Under blackened skies, down a dusty street, a woman takes a stroll. This was the scene in the Philippines seven years ago after the eruption of Mount Pinatubo. Following months of rumblings, the volcano marked Philippine Independence Day, June 12, with its first spectacular eruption for 500 years.
The main event happened three days later when more than a cubic mile of material exploded out of the ground, the second largest eruption this century.
"Cataclysmic", the United States Geological Survey called it, and you can see why.
The effects were devastating. Large parts of the Pacific island were coated with a thick layer of volcanic dust, while a cloud of ash rose 22 miles into the atmosphere, darkening the skies and causing a major obstacle to commercial aircraft.
The months and years that followed have proved even more damaging. Twenty million tons of noxious sulphur dioxide were discharged into the stratosphere - more than is produced by US industry in a year. Pyroclastic flows - sticky amalgams of hot ash and gas up to 200 metres thick - poured into valleys, solidified and refused to cool down. Some of them still had temperatures of 500'C five years later.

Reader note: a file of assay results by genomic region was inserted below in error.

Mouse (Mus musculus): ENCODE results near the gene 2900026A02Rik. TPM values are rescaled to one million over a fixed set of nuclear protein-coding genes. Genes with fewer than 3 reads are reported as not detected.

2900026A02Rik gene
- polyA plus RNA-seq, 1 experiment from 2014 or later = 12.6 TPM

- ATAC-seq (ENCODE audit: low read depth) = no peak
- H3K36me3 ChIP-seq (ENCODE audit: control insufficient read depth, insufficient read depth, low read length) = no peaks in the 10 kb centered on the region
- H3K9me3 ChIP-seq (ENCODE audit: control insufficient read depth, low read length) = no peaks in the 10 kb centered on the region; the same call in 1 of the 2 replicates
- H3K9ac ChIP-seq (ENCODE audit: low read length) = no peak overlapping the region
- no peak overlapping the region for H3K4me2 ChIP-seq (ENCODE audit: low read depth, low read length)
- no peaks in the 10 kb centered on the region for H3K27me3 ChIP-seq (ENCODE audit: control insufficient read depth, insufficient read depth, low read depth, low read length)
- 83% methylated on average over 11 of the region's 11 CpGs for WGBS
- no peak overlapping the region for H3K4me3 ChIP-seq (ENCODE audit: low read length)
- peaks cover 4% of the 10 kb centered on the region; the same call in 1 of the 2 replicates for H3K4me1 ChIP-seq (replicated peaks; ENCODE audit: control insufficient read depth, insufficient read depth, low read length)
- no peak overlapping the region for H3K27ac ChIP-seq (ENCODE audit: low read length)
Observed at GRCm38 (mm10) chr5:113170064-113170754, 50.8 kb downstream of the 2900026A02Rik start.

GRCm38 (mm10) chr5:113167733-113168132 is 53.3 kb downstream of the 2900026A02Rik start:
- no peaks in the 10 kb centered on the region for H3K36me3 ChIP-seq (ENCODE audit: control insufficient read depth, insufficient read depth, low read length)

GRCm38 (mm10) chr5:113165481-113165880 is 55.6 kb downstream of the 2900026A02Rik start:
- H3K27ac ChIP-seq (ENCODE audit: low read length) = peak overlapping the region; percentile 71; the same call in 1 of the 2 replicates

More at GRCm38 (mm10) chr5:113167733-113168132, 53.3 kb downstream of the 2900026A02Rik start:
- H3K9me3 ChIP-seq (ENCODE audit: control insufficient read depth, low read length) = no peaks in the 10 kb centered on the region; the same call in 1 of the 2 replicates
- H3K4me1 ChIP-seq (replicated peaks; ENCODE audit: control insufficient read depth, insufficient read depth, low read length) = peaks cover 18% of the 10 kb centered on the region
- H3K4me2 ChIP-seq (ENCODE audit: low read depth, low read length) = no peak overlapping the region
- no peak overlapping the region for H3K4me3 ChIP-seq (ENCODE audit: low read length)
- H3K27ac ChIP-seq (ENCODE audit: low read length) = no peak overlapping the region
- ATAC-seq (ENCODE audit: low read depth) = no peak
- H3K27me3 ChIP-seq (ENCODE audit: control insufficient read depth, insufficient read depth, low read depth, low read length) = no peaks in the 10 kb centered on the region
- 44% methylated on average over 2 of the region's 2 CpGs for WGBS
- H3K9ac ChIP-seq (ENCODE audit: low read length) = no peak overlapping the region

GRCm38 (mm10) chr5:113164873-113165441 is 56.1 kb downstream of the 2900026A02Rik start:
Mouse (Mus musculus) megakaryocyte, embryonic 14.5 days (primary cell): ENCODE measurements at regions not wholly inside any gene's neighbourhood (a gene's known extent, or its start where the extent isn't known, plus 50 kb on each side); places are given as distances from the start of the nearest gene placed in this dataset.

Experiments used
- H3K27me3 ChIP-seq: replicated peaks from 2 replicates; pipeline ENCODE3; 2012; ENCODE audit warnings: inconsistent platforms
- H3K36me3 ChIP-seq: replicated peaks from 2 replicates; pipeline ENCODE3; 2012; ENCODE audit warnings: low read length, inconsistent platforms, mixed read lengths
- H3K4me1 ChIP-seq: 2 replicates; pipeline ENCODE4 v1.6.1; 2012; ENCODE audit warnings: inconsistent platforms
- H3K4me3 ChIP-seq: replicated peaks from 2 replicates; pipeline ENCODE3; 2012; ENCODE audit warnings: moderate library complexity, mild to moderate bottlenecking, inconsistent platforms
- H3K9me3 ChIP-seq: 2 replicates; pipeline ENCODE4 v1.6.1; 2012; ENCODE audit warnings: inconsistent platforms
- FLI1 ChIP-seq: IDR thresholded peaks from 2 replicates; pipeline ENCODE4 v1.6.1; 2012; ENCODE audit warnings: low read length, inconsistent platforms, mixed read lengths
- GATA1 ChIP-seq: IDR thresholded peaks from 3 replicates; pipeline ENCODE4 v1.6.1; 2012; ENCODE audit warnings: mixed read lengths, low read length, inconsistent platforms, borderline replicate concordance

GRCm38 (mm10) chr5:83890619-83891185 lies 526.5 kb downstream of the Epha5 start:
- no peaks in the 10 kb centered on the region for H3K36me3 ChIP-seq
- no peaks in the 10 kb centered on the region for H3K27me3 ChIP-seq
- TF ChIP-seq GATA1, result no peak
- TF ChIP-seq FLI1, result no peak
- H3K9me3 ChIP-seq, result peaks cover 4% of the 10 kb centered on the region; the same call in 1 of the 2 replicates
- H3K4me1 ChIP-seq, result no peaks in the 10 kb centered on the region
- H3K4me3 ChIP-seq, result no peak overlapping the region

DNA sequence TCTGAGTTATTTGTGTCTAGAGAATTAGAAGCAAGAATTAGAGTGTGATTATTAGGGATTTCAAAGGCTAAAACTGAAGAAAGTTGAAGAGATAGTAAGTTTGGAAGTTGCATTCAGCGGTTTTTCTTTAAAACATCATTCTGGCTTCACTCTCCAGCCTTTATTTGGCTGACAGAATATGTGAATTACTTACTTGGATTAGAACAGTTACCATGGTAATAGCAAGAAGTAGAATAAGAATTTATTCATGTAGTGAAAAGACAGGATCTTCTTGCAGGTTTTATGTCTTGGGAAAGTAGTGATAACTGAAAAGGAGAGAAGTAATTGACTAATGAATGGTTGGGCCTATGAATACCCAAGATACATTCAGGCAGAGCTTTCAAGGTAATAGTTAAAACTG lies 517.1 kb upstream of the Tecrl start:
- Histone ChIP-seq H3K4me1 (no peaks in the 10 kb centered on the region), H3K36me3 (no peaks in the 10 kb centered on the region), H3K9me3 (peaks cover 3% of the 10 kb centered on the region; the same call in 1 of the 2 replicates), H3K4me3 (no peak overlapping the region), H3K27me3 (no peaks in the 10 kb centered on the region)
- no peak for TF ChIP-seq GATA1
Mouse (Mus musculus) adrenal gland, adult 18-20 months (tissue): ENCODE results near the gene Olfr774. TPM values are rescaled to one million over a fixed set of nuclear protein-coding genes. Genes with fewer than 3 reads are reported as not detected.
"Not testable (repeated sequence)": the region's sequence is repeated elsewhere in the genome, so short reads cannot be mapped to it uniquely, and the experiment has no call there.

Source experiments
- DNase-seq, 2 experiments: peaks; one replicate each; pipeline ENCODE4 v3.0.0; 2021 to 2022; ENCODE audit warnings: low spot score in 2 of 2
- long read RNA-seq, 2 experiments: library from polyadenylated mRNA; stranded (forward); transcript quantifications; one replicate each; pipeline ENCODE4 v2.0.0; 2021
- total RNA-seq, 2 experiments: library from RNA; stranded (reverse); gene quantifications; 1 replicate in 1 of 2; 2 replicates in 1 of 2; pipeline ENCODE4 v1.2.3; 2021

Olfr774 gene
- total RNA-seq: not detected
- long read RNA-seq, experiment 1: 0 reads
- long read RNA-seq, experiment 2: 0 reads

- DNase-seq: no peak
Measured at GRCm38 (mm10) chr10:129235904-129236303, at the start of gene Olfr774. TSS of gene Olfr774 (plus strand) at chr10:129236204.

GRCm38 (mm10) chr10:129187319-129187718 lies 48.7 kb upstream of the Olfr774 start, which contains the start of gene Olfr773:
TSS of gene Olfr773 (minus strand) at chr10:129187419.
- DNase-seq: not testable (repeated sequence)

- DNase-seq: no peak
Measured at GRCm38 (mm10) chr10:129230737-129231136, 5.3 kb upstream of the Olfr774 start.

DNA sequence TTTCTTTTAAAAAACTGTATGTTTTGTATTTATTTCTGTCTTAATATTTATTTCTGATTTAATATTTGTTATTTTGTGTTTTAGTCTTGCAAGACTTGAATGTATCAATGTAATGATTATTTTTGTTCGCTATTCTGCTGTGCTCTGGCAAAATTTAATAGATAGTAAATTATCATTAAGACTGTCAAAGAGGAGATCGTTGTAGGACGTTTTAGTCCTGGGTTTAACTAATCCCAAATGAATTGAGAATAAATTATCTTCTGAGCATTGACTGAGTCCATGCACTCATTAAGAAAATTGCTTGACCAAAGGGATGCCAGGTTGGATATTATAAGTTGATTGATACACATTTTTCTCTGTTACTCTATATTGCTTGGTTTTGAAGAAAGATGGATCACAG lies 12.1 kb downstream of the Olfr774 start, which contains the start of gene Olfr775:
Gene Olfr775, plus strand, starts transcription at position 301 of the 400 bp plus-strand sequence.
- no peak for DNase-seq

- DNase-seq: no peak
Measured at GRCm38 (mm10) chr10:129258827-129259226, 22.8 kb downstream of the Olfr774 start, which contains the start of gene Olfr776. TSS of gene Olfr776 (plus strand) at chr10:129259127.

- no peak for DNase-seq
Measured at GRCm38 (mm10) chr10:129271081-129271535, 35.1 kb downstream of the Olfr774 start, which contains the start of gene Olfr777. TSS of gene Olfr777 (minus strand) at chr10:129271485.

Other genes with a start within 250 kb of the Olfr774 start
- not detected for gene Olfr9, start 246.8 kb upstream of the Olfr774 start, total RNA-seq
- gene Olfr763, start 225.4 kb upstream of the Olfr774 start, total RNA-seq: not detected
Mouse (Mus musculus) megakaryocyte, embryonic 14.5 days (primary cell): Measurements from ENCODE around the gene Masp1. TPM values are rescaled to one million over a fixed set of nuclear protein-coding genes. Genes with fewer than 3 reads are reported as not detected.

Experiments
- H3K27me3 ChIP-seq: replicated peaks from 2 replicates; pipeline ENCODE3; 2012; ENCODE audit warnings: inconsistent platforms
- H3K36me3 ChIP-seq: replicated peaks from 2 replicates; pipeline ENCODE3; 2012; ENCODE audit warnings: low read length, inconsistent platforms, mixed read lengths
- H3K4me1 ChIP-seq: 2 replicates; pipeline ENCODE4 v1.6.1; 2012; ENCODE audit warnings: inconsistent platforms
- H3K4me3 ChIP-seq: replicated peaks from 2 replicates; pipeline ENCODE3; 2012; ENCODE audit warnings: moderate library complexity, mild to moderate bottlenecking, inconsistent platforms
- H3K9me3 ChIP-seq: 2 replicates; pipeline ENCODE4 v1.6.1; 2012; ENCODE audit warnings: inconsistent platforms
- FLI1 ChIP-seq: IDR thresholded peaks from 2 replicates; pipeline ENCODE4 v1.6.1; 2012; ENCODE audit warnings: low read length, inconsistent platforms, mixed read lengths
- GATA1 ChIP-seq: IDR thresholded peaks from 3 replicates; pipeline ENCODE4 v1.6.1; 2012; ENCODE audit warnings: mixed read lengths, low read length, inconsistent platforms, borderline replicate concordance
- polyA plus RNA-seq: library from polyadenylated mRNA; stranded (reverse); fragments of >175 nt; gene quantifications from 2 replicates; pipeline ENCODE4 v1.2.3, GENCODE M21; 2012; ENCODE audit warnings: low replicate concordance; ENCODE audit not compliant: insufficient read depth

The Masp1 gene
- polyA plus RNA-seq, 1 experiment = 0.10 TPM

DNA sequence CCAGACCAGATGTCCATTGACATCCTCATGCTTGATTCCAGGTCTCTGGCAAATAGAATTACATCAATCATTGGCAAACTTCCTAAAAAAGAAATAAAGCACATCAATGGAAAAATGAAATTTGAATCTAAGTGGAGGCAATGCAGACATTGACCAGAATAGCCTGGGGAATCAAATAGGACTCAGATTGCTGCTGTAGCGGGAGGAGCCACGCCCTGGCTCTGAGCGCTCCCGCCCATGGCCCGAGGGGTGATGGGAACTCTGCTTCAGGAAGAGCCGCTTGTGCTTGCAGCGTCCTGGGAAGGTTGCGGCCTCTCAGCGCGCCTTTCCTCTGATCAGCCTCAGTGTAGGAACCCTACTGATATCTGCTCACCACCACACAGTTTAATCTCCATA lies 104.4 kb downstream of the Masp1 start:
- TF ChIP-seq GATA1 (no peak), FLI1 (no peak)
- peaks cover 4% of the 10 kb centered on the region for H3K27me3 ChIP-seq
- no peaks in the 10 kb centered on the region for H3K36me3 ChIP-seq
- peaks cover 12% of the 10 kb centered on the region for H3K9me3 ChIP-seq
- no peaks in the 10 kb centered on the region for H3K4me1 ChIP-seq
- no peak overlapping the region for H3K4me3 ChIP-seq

Heavy rains created giant mudflows (lahars) which buried entire towns and villages, rice paddies and sugar cane fields. Around 20,000 Aeta, indigenous people who had lived in the shadow of the volcano for generations, were displaced and still have not returned to their homes.
Satellites tracked the cloud as it circled the world several times, lowering the earth's temperature by about half a degree centigrade over the next two years. Western Europe experienced an unusually mild winter, and there were vivid sunsets the world over. Climatologists have even connected the eruption with the mysterious El Nio weather phenomenon. An umbrella seems like flimsy protection from all that. Harvey McGavin